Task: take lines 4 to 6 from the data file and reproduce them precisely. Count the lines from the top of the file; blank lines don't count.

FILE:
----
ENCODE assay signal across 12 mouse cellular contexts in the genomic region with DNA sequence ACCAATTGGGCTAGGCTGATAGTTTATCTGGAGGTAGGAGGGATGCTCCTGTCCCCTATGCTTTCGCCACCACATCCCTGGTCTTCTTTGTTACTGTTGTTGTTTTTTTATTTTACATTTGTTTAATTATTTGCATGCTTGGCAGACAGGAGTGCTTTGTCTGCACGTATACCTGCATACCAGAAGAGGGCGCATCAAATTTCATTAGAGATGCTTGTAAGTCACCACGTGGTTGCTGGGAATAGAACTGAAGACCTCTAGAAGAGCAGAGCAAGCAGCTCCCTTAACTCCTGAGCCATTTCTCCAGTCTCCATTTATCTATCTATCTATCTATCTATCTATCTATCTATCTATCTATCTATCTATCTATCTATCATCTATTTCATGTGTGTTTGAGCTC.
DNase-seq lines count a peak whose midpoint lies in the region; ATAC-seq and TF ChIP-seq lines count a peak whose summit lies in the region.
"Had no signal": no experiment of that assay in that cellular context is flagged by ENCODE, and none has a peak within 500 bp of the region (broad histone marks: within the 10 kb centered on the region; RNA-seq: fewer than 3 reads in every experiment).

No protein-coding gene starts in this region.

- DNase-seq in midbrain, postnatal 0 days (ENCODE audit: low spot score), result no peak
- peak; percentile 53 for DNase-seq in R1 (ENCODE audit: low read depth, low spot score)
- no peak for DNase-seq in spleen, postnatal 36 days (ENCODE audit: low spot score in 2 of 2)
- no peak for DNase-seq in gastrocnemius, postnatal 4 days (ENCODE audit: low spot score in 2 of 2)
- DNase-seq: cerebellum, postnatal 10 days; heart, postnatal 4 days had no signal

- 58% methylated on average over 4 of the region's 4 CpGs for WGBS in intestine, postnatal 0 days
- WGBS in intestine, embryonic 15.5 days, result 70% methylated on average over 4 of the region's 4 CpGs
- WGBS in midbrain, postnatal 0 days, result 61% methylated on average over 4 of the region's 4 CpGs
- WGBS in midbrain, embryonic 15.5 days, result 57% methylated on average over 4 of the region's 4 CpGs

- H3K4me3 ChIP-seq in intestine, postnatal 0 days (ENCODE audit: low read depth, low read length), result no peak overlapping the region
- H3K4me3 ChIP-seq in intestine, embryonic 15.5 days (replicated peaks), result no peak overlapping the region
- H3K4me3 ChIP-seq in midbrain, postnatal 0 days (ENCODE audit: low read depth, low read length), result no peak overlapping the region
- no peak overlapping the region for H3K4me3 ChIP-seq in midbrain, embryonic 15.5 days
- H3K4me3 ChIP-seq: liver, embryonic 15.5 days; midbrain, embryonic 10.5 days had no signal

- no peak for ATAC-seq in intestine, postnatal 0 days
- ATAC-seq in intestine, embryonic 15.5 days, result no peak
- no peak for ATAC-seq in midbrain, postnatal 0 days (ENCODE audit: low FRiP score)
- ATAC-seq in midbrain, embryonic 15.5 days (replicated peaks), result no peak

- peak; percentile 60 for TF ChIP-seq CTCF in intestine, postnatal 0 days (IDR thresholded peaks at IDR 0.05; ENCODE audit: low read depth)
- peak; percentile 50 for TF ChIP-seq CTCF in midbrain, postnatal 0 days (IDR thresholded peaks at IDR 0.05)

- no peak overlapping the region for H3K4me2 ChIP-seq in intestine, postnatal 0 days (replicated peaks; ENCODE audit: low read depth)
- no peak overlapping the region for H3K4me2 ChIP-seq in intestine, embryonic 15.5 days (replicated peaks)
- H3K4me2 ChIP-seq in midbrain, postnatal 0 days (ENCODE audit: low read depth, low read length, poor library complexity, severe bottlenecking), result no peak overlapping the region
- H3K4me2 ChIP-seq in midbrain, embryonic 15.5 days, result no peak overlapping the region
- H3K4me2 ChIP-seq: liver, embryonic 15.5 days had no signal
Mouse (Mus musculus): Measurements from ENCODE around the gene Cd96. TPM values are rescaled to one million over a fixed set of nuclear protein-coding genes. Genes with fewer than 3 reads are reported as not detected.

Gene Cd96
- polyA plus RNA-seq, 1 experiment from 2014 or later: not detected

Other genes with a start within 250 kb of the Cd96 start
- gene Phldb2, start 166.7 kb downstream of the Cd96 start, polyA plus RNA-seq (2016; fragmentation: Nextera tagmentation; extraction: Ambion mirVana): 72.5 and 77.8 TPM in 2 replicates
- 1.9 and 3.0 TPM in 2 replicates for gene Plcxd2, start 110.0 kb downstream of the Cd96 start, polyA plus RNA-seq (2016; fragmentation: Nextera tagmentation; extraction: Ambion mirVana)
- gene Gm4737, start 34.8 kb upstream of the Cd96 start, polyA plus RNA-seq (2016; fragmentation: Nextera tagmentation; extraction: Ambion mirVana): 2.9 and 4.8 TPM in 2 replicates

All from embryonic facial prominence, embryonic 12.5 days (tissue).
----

No protein-coding gene starts in this region.

- DNase-seq in midbrain, postnatal 0 days (ENCODE audit: low spot score), result no peak
- peak; percentile 53 for DNase-seq in R1 (ENCODE audit: low read depth, low spot score)